Former Fresno State graduate teaching assistant Lisa Ellen Spoors faces jury trial for murder


Courtesy of Fresno County Sheriff's Office

Lisa Ellen Spoors was arrested on Dec. 22, 2022.

By Jiselle Cardenas, News Editor

Lisa Ellen Spoors, a former Fresno State graduate teaching assistant, will be going to trial on murder charges after allegedly hitting and killing 15-year-old Rashad Al-Hakim Jr. last October. Fresno County Superior Court Judge Brian Alvarez made the ruling March 17.

After an approximately five-month long investigation by the Fresno Police Department, Spoors will undergo two separate trials.

One is a criminal case involving three felony charges, including murder.

“The maximum that [Spoors] is facing right now is four years, plus 15 years to life. That’s if she’s convicted of murder,” said District Attorney Steven Ueltzen to The Collegian.

The second one is a civil case asking for damages compensation from Spoors and the Fresno Unified School District.

Murder Trial

On Jan. 18, Spoors pleaded not guilty to murder, driving under the influence while causing injury, and hit-and-run resulting in permanent injury or death. Her bail was lowered from $1.5 million to $150,000.

The People of the State of California v. Lisa Ellen Spoors case has been issued to appeal the original plea Spoors made on Jan. 18, pleading not guilty.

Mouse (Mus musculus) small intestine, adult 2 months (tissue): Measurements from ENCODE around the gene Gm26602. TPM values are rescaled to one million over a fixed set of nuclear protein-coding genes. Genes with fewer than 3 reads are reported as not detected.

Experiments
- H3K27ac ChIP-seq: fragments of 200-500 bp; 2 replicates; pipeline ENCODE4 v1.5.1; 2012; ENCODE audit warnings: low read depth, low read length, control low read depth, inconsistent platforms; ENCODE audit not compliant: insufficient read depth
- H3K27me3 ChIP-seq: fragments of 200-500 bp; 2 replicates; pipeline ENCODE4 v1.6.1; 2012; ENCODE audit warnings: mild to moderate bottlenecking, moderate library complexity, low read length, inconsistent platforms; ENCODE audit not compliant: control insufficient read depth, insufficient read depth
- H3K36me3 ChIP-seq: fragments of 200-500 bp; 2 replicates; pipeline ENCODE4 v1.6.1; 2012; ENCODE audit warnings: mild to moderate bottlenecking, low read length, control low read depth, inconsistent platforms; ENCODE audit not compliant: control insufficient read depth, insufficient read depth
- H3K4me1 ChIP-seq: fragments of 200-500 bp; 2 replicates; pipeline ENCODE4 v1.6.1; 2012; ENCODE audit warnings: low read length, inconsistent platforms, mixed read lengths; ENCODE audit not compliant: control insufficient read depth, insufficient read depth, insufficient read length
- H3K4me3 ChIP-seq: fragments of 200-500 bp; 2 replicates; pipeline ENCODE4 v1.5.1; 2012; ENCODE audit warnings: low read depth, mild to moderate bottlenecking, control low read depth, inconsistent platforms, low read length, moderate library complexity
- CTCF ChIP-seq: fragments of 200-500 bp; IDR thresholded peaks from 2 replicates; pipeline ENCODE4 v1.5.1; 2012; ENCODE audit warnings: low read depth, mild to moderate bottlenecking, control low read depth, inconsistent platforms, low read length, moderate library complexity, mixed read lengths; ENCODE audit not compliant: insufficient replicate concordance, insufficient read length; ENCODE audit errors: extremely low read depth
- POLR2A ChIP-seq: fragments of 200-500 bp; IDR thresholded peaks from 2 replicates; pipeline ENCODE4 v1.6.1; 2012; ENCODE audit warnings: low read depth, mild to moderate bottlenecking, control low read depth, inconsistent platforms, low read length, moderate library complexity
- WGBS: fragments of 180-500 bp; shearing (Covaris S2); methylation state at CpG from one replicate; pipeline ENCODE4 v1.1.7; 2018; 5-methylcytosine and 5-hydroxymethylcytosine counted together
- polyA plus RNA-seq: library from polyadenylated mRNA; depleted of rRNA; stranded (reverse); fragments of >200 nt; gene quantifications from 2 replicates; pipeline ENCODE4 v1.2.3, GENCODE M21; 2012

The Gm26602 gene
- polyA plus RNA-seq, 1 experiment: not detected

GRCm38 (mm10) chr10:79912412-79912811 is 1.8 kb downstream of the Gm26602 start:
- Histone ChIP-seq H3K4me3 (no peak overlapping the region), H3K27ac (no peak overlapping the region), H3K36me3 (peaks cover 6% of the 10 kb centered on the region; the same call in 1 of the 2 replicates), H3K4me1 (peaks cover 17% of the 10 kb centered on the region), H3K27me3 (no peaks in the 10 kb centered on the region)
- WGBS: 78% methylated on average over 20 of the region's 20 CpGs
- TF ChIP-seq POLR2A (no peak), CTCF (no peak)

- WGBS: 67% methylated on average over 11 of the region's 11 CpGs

Marc Kapetan is representing Spoors and Ueltzen is the prosecutor.

In Al-Hakim Jr.’s case, a toxicology report found that Spoors, who uses they/them pronouns, had a combination of illicit and prescription substances in their system at the time of the accident, according to the Fresno County District Attorney’s Office.

According to public records, in 2008 Spoors was previously convicted of a DUI with a blood alcohol level of 0.19 and drugs in their system.

At the 2008 arraignment hearing, Spoors was advised that in the future they could be tried for murder if the offense was repeated, the case record stated.

Spoors will now be facing the three felony charges in a jury trial.

Ragina Bell v. Lisa Spoors; Fresno Unified School District

Ragina Bell, mother of Al-Hakim Jr., has filed a lawsuit, demanding a jury trial against Spoors and the Fresno Unified School District.

Bell and Al-Hakim Jr.’s family have publicly called attention to the role Hoover High School played in the death of the teenager.

“There’s not a dollar amount that can bring my son back,” Bell told the Collegian.

In her complaint, Bell said Al-Hakim Jr. was under the supervision of Hoover High and Fresno Unified School District when he was dismissed early from basketball practice.
Al-Hakim Jr. attempted to stay on campus, but was dismissed by FUSD employees, leaving him unsupervised and unattended, according to the complaint. The guardians of the teenager were also not notified of the dismissal.

When Al-Hakim Jr. was hit, there were no Fresno Unified employees or Hoover High personnel at the scene of the collision and a student witness called authorities, it said in the complaint.

Bell is filing the lawsuit due to negligence and negligent supervision of students.